Andrew H. Walker, Getty Images Nine days after the deadly tornado that touched…
- Posted on May 22nd 2012 4:30PM by Rob Reid
Missing Piece Group
The Motion Picture Association's claims of $58 billion in actual US economic losses and 373,000 lost jobs came from this press release. These numbers originated at a think tank called the "Institute for Policy Innovation" -- an organization that Businessweek once profiled in an article called "Op-Eds for Sale." In it, an IPI analyst freely admitted to taking payoffs from disgraced lobbyist Jack Abramoff in exchange for writing "op-ed pieces boosting the lobbyist's clients." The IPI's president supported this behavior, saying it was neither wrong nor unethical, and dismissing those who apply "a naïve purity standard" to the business of writing op-eds.
This doesn't necessarily mean that MPAA lobbyists paid the IPI to conjure up these numbers. But good luck finding evidence of $58 billion actually vanishing from the economy. Credible data provided by the Recording Industry Association of America, indicate that American music sales have dropped by about $8 billion since Napster's debut. If we assume that every penny of that drop is wholly attributable to piracy (an aggressive assumption), we're still looking for $50 billion. And it just can't be found.
Total movie revenues across theaters, DVDs, online and so forth are up substantially (the numbers in my presentation came from BMO Capital Markets, but dozens of groups have estimates out there, and all point to growth). The much larger TV, satellite and cable markets are up even more dramatically. I didn't have time to discuss them during my talk, but numbers from local media analysts BIA/Kelsey showed robust growth in radio in the post-Napster's era, apart from a contraction during the recession.
As for the MPAA's employment numbers, I compared them to 2011 data from US Bureau of Labor Statistics, which put the motion picture and video industry's total employment at 361,900 jobs -- as opposed to 270,000 in 1998. My estimate of music industry employment was based on a mix of RIAA data, numbers from the earnings reports of large media companies, and other sources.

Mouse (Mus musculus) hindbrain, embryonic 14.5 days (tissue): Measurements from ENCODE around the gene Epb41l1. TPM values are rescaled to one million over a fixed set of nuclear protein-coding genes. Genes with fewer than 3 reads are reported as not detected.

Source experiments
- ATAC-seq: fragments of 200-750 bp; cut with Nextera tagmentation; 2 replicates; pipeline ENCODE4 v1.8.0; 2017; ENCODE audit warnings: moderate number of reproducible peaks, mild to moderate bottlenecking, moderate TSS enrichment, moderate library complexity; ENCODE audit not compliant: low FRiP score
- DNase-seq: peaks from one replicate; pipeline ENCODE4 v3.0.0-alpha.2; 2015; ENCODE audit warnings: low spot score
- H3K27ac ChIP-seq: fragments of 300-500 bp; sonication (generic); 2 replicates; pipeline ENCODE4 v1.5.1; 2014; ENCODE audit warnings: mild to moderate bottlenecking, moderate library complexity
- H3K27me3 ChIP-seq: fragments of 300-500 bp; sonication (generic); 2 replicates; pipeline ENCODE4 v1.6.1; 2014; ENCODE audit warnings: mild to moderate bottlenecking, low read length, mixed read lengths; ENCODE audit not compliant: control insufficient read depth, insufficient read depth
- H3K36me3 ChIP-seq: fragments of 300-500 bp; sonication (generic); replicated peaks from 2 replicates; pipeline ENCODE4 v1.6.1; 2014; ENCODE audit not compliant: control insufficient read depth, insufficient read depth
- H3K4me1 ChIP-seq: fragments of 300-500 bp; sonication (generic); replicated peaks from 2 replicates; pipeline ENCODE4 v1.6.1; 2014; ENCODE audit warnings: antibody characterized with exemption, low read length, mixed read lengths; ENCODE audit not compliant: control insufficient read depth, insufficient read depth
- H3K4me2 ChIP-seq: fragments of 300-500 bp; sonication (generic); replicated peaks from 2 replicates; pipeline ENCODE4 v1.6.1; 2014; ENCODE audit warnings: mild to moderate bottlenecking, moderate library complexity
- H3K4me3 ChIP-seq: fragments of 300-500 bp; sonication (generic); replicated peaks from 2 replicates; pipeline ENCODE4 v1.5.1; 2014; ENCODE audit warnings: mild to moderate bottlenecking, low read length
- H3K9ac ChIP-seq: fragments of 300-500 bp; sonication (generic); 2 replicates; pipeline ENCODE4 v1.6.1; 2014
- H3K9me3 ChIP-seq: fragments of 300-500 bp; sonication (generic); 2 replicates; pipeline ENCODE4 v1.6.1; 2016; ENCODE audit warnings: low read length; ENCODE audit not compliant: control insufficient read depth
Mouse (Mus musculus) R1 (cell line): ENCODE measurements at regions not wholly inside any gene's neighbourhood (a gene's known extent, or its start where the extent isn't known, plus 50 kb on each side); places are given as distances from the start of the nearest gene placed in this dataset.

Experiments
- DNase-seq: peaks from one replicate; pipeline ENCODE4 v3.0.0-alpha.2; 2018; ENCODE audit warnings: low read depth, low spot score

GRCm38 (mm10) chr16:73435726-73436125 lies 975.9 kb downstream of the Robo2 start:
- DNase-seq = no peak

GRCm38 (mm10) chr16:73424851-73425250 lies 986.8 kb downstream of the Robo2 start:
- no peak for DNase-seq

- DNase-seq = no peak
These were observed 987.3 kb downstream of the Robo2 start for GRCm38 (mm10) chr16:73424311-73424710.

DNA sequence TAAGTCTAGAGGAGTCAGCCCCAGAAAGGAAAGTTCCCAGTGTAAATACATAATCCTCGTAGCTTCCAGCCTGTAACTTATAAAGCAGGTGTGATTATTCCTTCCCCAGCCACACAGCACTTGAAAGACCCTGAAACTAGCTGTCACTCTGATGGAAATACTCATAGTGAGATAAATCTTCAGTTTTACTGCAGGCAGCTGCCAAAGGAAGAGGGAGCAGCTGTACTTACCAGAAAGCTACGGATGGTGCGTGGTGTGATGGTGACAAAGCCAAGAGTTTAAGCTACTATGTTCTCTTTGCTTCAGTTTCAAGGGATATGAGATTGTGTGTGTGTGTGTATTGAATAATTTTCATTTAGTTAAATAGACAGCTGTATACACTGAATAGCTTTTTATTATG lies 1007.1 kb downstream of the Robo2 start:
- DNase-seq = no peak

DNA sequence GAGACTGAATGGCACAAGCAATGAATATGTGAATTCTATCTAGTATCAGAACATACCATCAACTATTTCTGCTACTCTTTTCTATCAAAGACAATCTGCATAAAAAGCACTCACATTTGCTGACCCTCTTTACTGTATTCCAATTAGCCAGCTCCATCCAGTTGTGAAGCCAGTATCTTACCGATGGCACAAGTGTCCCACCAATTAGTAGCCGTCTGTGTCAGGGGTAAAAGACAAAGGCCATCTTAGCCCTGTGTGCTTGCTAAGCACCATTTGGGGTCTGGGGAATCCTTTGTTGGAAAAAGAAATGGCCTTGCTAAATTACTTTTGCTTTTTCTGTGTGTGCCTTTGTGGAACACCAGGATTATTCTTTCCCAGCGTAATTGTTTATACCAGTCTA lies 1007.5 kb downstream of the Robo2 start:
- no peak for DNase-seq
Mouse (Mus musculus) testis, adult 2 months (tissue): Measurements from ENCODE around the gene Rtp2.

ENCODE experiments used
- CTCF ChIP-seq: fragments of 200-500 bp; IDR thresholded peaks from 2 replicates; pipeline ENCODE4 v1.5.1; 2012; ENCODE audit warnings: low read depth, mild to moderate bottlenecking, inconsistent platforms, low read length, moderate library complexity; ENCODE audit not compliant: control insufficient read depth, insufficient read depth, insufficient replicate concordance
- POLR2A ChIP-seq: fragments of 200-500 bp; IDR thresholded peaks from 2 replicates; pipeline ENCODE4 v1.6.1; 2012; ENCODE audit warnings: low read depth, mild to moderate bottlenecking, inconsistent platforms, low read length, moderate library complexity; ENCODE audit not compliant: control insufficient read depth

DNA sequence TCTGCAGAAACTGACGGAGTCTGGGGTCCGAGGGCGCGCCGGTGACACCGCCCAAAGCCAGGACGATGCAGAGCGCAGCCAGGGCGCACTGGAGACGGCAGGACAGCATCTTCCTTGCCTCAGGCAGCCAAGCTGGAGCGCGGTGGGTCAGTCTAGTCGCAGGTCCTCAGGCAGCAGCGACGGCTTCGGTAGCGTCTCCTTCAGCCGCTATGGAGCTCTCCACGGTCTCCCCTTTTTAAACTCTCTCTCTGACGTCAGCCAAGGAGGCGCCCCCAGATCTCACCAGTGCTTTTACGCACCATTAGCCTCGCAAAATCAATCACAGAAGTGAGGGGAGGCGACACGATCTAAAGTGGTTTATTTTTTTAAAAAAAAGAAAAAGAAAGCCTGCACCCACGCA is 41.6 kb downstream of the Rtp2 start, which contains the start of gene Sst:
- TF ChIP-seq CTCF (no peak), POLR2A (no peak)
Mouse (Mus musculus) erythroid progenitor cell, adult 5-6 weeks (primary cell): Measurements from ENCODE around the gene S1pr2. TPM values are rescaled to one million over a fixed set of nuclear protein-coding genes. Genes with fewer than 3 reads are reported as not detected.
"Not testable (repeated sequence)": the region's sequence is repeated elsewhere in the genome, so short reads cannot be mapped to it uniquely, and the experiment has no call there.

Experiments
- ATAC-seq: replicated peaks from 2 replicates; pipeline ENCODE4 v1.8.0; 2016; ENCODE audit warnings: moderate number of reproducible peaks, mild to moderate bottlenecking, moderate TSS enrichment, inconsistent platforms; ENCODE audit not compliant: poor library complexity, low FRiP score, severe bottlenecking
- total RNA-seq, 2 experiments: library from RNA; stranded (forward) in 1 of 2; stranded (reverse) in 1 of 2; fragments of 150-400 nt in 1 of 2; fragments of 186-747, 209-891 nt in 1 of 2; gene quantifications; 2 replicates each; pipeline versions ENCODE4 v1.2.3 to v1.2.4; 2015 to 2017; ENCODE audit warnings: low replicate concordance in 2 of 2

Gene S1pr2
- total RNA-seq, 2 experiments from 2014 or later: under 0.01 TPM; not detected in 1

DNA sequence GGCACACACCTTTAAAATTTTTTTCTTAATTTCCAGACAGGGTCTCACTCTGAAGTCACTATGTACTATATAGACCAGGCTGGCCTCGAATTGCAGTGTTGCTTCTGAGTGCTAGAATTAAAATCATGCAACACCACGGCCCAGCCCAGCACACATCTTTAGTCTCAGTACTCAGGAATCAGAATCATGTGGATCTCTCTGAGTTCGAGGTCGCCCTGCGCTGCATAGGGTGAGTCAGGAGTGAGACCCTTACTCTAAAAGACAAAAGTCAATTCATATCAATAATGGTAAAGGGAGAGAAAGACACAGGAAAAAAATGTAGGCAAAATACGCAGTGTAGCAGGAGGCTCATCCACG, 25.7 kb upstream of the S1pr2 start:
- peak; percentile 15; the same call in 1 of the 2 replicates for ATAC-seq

To me, the most depressing number in the presentation is the $150,000 maximum fine that Congress designates for "willfully" pirating a single copy of a single song under the Digital Theft Deterrence and Copyright Damages Improvement Act of 1999. There's absolutely no connection between this and the actual damages or harm caused by a single instance of piracy. But the music industry has sued more than 30,000 US citizens under this law.
As for the $8 billion iPod, this assumes that we're encoding at 128 kilobits/second. This is where AAC audio achieves "transparency," which is to say it becomes indistinguishable from CD quality (your friends who claim to hear the difference between 128 and 256 also probably say they can identify vodka brands by taste). This rounds very closely to 1 megabyte of data per minute of music. Today's iPod Classic, with its 160GB capacity, can hold 53,333 three-minute songs, which at $150,000 a pop is precisely $8 billion (incidentally, Apple markets the iPod classic as having room for just 40,000 songs, but by my math, that's selling it short).
Finally, the 75,000 jobs figure was a joke. But you knew that.
And as for alien music liabilities ... well, that happens to be major area of interest for me. Random House is publishing my first novel in July (it's called Year Zero). It's about a vast alien civilization that's so into American pop music that it inadvertently commits the biggest copyright infringement since the Big Bang. Every smidgen of wealth throughout universe is suddenly owed to our record labels ... and we humans don't know it yet. Hilarity ensues.
Rob Reid is the founder of Listen.com and Rhapsody, and is the author of three books, including the upcoming novel Year Zero. You can contact him on Twitter at @rob_reid.